I'll do as TobiasW has suggested and turn my comments into an answer format.
First thing to keep in mind when using physics with bullets or short-lived objects is that there can be MANY of them. If your game is anything like Battlefield, you may want to rethink the usage of physics on every single bullet.
For CPUs, doing math is always much cheaper (in terms of performance) than doing physics calculation. So, try not to use physics if you can help it.
Also, try to use stored variables. For example, a gun will shoot a bullet towards a trajectory and calculating that trajectory every time you create a new bullet is costly. Instead, calculate it for the gun and keep that as a stored variable (if you're raycasting, store it in a Raycast variable).
If the number of bullets on screen at any given time is not that high, then it's not a bad idea to use physics, but still, try to avoid using physics calculations as much as you can. For example, if you're never going to have 100 and rarely going to have more than ten rockets on the screen at any given time, then it's not a bad idea to use physics with those. Especially if you're thinking of having "magnetic" traps (like the magnets from Worms games) which attract or deflect the rocket.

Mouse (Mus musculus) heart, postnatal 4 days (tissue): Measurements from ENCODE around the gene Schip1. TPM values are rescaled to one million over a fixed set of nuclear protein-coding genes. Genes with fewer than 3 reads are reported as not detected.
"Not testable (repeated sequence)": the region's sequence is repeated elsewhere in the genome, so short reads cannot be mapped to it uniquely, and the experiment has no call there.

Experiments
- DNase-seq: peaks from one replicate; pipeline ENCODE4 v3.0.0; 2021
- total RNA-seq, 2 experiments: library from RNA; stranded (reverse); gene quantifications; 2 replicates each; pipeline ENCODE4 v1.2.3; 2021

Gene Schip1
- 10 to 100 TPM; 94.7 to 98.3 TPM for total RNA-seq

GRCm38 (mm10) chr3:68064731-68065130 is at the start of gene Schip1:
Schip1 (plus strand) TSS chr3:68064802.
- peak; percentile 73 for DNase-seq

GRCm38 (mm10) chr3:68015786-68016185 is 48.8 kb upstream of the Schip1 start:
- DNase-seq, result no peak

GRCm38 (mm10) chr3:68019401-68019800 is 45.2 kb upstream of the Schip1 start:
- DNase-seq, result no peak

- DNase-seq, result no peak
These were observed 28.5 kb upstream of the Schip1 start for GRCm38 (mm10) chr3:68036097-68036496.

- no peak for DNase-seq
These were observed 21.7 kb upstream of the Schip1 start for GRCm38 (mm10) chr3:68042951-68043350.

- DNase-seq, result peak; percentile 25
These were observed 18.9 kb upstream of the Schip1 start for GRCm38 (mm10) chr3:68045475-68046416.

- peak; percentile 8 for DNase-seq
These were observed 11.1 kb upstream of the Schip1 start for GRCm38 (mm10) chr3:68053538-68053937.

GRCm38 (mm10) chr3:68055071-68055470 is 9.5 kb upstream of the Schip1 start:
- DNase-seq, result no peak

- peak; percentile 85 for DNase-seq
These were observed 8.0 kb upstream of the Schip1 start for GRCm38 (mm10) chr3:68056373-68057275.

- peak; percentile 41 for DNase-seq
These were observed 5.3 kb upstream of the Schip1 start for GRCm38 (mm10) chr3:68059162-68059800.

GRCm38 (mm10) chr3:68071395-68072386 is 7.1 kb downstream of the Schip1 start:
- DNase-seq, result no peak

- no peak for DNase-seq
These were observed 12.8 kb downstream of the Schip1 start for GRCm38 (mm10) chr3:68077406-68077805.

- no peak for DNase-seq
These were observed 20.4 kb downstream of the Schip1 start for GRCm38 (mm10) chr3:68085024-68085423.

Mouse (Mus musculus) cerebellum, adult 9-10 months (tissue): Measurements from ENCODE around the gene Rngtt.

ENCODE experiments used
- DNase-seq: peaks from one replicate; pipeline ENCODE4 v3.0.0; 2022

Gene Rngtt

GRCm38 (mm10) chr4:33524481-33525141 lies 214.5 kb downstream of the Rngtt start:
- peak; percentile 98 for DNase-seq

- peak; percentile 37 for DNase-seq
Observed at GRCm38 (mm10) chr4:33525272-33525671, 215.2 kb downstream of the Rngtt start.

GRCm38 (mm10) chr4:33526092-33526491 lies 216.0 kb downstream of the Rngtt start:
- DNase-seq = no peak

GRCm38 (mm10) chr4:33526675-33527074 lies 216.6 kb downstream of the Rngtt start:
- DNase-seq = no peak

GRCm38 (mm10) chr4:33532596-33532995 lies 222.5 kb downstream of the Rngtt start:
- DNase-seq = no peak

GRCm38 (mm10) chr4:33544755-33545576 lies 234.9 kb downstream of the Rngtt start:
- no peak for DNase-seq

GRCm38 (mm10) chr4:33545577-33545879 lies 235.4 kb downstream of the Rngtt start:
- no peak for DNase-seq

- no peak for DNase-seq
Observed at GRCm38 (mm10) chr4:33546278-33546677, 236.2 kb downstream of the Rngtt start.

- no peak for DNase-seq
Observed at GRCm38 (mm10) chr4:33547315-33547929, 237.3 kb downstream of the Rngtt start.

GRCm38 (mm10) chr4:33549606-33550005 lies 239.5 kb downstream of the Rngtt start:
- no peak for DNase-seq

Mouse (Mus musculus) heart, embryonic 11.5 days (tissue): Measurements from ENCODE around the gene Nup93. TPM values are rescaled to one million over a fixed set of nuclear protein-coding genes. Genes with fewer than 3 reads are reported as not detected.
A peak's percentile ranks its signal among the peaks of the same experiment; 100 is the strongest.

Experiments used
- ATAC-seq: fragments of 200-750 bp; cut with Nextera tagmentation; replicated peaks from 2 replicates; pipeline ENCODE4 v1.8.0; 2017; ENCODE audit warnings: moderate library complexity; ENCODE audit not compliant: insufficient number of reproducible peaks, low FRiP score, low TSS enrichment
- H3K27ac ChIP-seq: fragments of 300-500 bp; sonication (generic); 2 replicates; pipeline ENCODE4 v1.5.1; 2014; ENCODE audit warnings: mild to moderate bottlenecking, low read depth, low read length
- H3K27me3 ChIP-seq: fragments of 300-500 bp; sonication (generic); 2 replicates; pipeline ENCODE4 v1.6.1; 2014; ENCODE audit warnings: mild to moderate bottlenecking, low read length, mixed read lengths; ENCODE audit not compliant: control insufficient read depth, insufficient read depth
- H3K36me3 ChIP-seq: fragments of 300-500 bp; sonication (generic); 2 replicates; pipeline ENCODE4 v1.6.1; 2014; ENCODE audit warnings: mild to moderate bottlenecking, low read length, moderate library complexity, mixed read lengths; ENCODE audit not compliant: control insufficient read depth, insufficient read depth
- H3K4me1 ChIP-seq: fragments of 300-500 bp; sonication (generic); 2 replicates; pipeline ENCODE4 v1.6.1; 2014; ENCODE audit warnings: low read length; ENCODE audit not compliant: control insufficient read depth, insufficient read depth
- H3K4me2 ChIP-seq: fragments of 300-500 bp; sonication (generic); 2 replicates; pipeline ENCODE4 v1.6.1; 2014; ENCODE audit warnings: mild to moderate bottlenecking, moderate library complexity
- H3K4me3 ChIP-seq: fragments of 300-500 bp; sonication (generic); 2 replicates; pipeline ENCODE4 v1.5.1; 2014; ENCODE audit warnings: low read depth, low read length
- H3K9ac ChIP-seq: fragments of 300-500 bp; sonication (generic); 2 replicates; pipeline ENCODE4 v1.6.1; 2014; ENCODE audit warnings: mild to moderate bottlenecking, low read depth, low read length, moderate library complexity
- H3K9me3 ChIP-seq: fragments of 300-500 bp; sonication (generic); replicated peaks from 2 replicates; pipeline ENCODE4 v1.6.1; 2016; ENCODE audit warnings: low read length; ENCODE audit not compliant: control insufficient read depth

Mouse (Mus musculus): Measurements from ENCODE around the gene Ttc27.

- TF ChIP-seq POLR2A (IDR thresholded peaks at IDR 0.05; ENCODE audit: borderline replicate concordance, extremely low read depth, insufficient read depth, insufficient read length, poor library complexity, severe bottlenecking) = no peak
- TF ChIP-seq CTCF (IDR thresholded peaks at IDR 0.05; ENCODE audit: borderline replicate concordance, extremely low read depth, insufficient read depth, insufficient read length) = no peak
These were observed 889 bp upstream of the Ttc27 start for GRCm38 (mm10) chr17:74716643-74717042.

If you wish to use physics on an object but not have it push other stuff back, it's a good idea to encase the
rigidbody inside a
collider, so if you have a 1cm square (or cube if you're in 3D) rigidbody on a bullet, then make its collider into a 1.1cm square. This will mean that before the physics calculations of the hit can take place, the collider will do the calculations it's supposed to and then get rid of the bullet. Of course, colliders can still do a push-back like effect, but it should be infinitesimal compared to a rigidbody. Besides, you still don't want the physics calculations kicking off for a minigun that's dishing out 6000 bullets per minute.